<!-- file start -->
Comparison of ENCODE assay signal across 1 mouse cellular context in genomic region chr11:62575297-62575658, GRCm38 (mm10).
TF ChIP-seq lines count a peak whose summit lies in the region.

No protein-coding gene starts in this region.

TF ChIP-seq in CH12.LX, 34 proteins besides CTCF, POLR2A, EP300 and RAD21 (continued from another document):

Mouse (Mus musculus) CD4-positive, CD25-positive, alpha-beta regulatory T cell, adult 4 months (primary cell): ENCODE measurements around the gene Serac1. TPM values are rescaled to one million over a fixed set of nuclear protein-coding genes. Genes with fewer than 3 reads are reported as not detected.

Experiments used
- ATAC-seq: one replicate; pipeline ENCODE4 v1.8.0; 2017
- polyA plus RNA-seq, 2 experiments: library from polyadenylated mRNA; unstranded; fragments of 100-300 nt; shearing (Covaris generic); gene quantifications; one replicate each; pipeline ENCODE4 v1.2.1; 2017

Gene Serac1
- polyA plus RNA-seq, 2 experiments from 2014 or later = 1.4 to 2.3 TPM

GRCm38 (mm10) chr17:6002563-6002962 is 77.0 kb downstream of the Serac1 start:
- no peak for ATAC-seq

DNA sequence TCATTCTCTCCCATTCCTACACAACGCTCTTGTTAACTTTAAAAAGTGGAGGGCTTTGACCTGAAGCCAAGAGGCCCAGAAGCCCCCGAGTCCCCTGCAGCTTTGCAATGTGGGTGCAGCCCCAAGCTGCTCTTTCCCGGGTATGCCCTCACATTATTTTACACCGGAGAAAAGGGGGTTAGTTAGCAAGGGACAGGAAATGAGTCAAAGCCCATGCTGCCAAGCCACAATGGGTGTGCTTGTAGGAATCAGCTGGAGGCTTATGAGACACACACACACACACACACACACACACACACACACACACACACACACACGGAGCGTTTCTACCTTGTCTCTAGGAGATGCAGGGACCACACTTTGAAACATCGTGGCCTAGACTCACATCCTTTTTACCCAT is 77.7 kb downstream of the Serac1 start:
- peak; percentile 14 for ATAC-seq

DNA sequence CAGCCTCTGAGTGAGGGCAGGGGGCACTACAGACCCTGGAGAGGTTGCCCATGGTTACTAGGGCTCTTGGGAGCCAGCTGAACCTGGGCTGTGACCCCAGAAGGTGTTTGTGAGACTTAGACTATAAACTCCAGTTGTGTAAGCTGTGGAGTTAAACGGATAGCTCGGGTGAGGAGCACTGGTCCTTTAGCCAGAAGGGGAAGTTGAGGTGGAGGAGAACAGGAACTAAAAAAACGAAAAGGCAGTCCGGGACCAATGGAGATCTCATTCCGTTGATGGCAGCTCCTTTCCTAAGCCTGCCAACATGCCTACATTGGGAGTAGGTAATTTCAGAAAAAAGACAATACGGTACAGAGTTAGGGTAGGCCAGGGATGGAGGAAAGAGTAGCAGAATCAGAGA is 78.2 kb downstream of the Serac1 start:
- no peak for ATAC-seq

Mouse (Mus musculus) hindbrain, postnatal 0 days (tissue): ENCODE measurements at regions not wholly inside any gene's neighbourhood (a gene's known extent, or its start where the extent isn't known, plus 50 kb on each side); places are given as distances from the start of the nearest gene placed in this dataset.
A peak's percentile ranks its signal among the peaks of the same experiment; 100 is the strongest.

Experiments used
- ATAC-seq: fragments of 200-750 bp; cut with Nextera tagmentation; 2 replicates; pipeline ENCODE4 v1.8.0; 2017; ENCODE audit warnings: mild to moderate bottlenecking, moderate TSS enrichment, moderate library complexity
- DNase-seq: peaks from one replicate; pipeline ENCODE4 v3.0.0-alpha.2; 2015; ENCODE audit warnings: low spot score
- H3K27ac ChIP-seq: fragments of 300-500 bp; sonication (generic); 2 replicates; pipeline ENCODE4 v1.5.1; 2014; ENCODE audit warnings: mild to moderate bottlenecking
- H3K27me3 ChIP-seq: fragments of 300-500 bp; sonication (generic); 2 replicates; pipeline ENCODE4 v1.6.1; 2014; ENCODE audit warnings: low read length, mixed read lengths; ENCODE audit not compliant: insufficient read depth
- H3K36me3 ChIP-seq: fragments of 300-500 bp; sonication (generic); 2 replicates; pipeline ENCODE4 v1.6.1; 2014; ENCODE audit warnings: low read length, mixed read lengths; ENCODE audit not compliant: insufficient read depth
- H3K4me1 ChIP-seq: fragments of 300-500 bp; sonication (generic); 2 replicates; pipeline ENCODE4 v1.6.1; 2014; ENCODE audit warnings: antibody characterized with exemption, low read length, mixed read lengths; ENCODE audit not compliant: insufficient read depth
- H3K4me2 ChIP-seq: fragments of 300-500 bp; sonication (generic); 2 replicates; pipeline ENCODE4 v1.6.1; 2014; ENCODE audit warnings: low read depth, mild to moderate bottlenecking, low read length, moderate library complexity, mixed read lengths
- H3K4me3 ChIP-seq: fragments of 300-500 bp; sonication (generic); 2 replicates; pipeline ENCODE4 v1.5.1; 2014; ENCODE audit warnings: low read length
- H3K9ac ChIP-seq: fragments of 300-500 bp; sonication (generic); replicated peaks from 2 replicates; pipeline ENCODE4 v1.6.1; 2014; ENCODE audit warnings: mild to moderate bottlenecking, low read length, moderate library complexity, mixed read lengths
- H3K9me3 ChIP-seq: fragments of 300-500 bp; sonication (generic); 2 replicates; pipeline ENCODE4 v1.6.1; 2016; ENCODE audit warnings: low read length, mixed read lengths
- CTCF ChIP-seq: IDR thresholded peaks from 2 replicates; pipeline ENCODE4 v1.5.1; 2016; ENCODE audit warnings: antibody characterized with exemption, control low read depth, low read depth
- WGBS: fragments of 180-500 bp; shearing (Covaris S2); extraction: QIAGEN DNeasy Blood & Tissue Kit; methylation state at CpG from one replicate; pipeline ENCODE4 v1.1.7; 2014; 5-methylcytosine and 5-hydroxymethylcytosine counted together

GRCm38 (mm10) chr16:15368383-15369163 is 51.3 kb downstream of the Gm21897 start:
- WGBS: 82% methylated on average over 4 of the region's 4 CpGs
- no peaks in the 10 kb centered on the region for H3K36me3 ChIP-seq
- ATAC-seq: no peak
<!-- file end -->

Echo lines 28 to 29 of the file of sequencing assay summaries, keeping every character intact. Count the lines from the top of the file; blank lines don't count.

- H3K9ac ChIP-seq: fragments of 300-500 bp; sonication (generic); replicated peaks from 2 replicates; pipeline ENCODE4 v1.6.1; 2014; ENCODE audit warnings: mild to moderate bottlenecking, low read length, moderate library complexity, mixed read lengths
- H3K9me3 ChIP-seq: fragments of 300-500 bp; sonication (generic); 2 replicates; pipeline ENCODE4 v1.6.1; 2016; ENCODE audit warnings: low read length, mixed read lengths